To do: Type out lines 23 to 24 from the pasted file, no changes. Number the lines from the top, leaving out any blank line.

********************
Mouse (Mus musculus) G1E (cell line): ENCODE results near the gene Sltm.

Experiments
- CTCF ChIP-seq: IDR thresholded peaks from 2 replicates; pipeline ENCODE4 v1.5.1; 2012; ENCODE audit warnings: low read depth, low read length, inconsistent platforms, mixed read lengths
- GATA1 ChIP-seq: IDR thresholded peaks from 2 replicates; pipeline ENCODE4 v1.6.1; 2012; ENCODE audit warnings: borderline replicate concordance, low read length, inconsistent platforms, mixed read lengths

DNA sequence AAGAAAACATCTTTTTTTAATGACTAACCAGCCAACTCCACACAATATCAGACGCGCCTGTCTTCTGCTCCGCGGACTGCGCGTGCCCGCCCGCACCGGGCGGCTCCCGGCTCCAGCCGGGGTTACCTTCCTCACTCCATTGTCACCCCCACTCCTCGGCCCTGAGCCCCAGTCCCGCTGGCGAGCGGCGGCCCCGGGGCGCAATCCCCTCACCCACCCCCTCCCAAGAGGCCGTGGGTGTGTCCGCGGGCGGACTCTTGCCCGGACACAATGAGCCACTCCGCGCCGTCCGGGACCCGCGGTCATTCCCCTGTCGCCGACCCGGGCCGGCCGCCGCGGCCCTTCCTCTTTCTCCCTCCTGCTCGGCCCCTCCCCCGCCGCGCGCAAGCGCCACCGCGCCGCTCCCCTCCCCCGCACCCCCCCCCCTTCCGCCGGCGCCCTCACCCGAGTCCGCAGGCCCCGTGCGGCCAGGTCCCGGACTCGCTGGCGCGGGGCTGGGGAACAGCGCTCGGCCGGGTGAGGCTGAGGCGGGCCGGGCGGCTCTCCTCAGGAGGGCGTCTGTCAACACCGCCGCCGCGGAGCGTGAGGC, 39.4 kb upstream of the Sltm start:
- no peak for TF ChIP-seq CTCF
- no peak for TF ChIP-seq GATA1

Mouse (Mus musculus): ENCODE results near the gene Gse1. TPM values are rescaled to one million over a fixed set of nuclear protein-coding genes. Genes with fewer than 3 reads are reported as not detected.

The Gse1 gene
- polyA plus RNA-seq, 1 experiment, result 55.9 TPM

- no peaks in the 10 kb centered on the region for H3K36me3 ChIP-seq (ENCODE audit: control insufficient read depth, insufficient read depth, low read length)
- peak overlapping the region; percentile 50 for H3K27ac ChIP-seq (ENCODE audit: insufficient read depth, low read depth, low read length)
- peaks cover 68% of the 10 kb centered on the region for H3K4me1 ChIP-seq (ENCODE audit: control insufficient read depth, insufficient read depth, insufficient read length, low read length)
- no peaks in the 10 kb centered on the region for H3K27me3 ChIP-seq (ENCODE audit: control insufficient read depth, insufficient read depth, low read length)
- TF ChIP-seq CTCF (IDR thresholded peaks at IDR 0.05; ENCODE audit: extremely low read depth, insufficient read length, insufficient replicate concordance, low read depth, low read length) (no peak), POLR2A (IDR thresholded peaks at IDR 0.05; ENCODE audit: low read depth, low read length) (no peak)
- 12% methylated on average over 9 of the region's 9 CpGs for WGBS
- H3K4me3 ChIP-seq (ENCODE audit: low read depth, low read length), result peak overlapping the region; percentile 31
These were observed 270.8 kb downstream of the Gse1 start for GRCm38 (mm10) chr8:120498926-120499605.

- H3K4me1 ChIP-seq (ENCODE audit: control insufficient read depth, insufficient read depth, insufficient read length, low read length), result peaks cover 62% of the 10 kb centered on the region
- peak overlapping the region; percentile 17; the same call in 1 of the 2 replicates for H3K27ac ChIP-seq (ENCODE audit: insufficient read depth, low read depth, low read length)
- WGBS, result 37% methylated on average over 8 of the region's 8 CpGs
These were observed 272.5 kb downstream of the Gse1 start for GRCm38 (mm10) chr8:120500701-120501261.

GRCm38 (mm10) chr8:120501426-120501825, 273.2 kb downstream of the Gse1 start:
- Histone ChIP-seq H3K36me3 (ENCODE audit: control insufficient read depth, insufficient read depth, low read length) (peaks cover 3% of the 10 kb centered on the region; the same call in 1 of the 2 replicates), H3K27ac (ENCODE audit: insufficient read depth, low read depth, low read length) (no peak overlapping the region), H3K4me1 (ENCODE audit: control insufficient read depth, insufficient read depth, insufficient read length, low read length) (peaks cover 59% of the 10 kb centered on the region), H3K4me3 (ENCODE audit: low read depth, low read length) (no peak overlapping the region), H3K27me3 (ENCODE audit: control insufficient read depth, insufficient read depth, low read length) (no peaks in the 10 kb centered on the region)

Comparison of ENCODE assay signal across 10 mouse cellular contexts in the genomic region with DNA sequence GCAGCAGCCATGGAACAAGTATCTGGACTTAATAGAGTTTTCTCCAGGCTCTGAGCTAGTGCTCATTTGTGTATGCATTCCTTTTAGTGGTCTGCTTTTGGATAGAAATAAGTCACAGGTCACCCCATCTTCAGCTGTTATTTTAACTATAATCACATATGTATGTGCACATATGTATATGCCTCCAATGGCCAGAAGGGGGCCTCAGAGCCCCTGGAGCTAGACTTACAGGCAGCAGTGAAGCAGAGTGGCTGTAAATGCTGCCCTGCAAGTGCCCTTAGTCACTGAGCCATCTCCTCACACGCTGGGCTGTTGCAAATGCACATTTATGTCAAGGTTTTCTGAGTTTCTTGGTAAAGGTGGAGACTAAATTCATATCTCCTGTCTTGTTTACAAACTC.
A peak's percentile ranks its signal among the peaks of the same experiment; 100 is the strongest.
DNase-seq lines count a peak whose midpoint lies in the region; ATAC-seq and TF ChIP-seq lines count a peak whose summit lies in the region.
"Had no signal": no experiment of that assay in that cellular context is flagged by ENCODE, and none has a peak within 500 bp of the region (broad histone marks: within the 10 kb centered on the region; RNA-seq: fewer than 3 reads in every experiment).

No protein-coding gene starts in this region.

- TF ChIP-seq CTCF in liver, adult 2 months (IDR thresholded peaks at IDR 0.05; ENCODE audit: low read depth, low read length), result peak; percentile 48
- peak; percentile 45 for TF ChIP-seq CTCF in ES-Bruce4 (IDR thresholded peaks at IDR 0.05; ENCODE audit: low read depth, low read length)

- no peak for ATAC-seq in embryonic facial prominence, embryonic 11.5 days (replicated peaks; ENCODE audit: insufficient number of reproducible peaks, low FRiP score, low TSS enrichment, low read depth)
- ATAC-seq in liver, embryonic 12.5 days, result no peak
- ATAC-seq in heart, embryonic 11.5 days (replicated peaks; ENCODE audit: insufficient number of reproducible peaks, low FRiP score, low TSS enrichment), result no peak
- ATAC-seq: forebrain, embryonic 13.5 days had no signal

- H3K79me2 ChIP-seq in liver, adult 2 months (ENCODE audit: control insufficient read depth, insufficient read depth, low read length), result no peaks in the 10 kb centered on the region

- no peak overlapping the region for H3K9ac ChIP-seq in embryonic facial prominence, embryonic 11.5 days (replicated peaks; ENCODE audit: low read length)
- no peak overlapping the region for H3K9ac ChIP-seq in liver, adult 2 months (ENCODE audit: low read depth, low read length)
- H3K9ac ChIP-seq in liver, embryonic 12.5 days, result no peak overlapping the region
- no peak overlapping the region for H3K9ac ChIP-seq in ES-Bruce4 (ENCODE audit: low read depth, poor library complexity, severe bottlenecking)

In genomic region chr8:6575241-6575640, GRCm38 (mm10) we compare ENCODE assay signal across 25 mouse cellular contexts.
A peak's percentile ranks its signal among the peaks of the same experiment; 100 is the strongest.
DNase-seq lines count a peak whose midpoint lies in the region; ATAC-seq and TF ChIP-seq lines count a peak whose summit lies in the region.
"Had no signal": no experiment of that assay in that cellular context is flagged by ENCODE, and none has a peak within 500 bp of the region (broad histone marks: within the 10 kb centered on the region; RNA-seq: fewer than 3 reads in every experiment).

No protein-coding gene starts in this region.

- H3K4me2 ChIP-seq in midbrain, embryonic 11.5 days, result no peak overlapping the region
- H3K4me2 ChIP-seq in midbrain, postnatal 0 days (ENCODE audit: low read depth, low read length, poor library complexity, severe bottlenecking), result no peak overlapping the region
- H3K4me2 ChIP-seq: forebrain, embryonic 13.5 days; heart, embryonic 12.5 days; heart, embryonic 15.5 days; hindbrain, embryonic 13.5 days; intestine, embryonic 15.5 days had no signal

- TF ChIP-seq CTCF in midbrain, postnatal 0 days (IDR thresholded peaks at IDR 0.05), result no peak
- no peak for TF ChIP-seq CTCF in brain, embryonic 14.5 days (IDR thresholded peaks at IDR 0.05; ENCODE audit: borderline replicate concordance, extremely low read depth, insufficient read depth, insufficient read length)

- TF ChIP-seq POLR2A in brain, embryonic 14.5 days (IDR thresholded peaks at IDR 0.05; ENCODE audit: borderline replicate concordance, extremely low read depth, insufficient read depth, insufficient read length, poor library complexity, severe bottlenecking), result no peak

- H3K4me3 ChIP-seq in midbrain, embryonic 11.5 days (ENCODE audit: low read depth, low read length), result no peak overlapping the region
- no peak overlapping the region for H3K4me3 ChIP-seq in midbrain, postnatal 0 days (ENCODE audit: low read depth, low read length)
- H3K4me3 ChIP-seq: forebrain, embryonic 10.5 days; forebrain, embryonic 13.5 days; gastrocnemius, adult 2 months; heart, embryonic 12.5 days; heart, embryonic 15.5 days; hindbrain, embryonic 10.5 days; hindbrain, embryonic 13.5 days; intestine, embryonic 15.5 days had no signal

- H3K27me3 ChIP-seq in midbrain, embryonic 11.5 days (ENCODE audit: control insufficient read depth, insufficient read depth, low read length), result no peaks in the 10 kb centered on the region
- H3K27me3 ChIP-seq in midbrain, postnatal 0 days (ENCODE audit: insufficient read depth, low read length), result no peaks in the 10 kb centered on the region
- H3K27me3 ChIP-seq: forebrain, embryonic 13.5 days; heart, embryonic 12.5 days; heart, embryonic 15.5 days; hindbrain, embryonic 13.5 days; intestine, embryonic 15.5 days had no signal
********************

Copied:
GRCm38 (mm10) chr8:120501426-120501825, 273.2 kb downstream of the Gse1 start:
- Histone ChIP-seq H3K36me3 (ENCODE audit: control insufficient read depth, insufficient read depth, low read length) (peaks cover 3% of the 10 kb centered on the region; the same call in 1 of the 2 replicates), H3K27ac (ENCODE audit: insufficient read depth, low read depth, low read length) (no peak overlapping the region), H3K4me1 (ENCODE audit: control insufficient read depth, insufficient read depth, insufficient read length, low read length) (peaks cover 59% of the 10 kb centered on the region), H3K4me3 (ENCODE audit: low read depth, low read length) (no peak overlapping the region), H3K27me3 (ENCODE audit: control insufficient read depth, insufficient read depth, low read length) (no peaks in the 10 kb centered on the region)